Note (added 11/12/12): single acting baking powder is often just fine for most baking.  It depends on the thing you are baking.  Don’t give up on baking just because you can’t find or can’t use commercial double-acting baking powder.  I always say try it and see what happens.  My husband often accidentally gets me a single-acting baking powder when he goes shopping and it is often just fine.

Unfortunately, some baking powders aren’t really double-acting, even though they claim to be.  These baking powders still only have one acid—and therefore they do not really work by being activated by heat.    As far as I can tell, there aren’t any laws guiding the labeling of baking powders in the US.  This causes bakers to wonder what the heck happened to the fluffy factor of their cakes and muffins.   To be truly double-acting in the way we need them to be double-acting, a baking powder needs to contain 2 acids.  And, before you ask: I don’t know of any way to make double-acting baking powder at home.  Some recipes claim to be double-acting, but they just seem to add extra cream of tartar.

Therefore, it is important to read the labels.  You need to see that the baking powder you’re using has two acids, as well as the leavening agent, and a starch.  This means that a truly double-acting baking powder has four ingredients instead of the three that single-acting baking powders have.

Unfortunately, there is a further issue with many kinds of double-acting baking powder.   The second acid that is often added to double-acting baking powders is sodium aluminum sulfate (SAS).  The problem with SAS (in addition to it being aluminum) is that it has a distinctive and bitter metallic taste that is unpleasant to many people.  You may notice it in your favorite baking powder biscuits or scones.  And this taste is especially noticeable in gluten-free baking where more baking powder is often needed.

Therefore, if you want to avoid this unpleasant taste, you should get a double-acting baking powder that is labeled “Aluminum-free” (or that does not have SAS on the label).  As far as I know, as of this writing there are only two double-acting baking powders in the U.S. that are labeled gluten-free, are truly double-acting,  and are aluminum-free: Bob’s Red Mill and Argo.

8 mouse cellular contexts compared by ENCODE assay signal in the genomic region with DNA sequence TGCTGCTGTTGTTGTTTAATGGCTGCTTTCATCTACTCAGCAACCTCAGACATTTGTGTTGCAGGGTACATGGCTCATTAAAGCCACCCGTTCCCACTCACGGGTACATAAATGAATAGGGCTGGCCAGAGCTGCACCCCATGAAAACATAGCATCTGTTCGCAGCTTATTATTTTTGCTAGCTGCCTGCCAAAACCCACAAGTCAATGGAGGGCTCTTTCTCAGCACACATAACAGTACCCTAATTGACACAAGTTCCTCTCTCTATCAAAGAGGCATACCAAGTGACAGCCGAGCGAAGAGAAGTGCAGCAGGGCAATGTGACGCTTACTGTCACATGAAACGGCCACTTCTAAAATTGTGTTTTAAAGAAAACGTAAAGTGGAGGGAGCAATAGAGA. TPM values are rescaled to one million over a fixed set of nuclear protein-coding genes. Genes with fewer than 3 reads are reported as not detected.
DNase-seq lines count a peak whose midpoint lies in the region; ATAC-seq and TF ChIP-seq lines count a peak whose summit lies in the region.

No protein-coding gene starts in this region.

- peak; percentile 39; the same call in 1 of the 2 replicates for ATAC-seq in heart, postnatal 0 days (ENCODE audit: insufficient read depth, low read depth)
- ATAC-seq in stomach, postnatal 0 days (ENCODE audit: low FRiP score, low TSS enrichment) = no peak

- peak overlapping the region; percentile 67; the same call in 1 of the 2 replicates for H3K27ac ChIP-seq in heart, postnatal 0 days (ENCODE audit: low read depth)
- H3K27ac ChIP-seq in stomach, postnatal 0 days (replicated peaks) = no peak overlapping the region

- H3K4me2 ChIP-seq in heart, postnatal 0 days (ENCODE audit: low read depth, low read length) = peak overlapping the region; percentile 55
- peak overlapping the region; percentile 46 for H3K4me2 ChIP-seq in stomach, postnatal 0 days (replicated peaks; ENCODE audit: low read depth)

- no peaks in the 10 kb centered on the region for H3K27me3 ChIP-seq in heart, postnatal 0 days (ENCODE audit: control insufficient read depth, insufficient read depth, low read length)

Two others, Watkins and Barry Farm baking powders are double-acting and are aluminum free, but don’t seem to be labeled gluten-free.  For what it’s worth,  I don’t see any gluten-containing ingredients on their labels (which means there might be cross-contamination issues).

Added 11/12/12: Another issue with baking powder is the potential presence of GMO ingredients.  Since most commercial baking powders contain cornstarch as the starch, there is a good chance that the corn used is GMO corn (most non-organic corn in the U.S. is GMO corn.  That’s scary).  If this is of concern to you (as it is to me), I recommend that you look for baking powders that list “organic” cornstarch or “non-GMO” cornstarch.  This will ensure that you are not getting GMO cornstarch. Apparently Rumford is now doing a GMO-free baking powder–look for the GMO-free label on the jars.

Please make a note of the expiration date on your baking powder container.  Your baking powder will stay good indefinitely in an unopened container.  But, it will start to degrade once the container is opened.  This is because every time you open the container, the moisture from the air in your kitchen gets in and causes a little reaction.  Eventually, this causes the ingredients to lose their power.  So, you need to be sure that you’re using your baking powder before its expiration date.

Below is the status of baking powders available in the United States, the UK and Europe (as of 11/9/12).  This list is to be used as a guide, not as a definitive word.  Please read labels before you use anything, as ingredients can change.   And note that if it is not expressly labeled “gluten-free,” you can’t be assured that the product is not cross contaminated with gluten.  D/S refers to Double/Single-Acting.


Baking Powders Labeled Gluten-Free (11/12/12)
Brand D/S Starch Alumin Free
* Bob’s Red Mill D corn yes
* Argo D corn yes
* Bakewell S corn yes
* Clabber Girl (Davis in UK) D corn no
* Rumford (owned by Clabber Girl) S corn yes
* Hain S potato yes
* Ener-G S none(?) yes
* Barkat (UK) S rice yes
* Dove’s Farm (UK) S corn yes
* Allergycare (UK) S potato yes
* Nutrifare (UK) S potato yes


Baking Powders Not Labeled Gluten-Free but w/GF ingredients (11/12/12)
Brand D/S Starch Alumin Free
* Watkins D corn yes
* Barry Farm D corn yes
* Calumet D corn no
* Frontier S corn yes
* Dr. Oetker S corn yes
* Weinstein (UK+Europe) S corn yes
* Steenburg’s (UK) S corn yes
* Magic (Canada) S corn yes
* Tesco (UK) ? rice ?


Baking Powders Not Gluten-Free (11/12/12)
Brand D/S Starch Alumin Free
* Borwick’s (UK) s wheat yes
* Noel’s (UK) ? wheat ?
* Herbs Gardens+Health (UK) ? wheat ?

Let me know if you find out information that differs from the info I have here! Thanks!